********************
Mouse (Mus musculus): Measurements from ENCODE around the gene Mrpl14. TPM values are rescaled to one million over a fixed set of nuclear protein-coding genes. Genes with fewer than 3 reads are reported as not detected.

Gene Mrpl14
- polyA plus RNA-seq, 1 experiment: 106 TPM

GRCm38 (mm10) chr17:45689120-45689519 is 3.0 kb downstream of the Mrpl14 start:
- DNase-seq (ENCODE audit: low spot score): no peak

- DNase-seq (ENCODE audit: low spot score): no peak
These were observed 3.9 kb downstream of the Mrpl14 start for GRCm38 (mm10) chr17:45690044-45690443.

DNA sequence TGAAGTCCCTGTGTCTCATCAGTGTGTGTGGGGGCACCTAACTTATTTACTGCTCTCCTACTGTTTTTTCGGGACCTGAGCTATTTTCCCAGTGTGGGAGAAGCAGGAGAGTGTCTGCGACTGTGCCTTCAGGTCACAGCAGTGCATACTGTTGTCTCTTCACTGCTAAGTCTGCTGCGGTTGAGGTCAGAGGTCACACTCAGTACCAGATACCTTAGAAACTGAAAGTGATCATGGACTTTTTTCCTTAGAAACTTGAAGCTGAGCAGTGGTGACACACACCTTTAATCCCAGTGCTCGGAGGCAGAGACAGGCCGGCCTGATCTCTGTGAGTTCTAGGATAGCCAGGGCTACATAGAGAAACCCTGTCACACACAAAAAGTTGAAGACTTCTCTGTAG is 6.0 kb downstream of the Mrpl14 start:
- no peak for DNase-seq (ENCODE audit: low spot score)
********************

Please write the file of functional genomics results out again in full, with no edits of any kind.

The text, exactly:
Mouse (Mus musculus): Measurements from ENCODE around the gene Mrpl14. TPM values are rescaled to one million over a fixed set of nuclear protein-coding genes. Genes with fewer than 3 reads are reported as not detected.

Gene Mrpl14
- polyA plus RNA-seq, 1 experiment: 106 TPM

GRCm38 (mm10) chr17:45689120-45689519 is 3.0 kb downstream of the Mrpl14 start:
- DNase-seq (ENCODE audit: low spot score): no peak

- DNase-seq (ENCODE audit: low spot score): no peak
These were observed 3.9 kb downstream of the Mrpl14 start for GRCm38 (mm10) chr17:45690044-45690443.

DNA sequence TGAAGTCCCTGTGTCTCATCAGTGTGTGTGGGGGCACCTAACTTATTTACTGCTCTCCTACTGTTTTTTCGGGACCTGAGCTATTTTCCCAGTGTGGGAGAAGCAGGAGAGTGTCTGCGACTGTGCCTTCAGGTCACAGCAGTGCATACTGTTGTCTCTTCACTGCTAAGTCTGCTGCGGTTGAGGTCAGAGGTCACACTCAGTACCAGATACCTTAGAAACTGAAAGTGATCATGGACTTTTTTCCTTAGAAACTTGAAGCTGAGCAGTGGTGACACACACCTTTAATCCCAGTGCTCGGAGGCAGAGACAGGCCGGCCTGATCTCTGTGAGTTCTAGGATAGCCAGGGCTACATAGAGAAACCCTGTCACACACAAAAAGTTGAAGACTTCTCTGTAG is 6.0 kb downstream of the Mrpl14 start:
- no peak for DNase-seq (ENCODE audit: low spot score)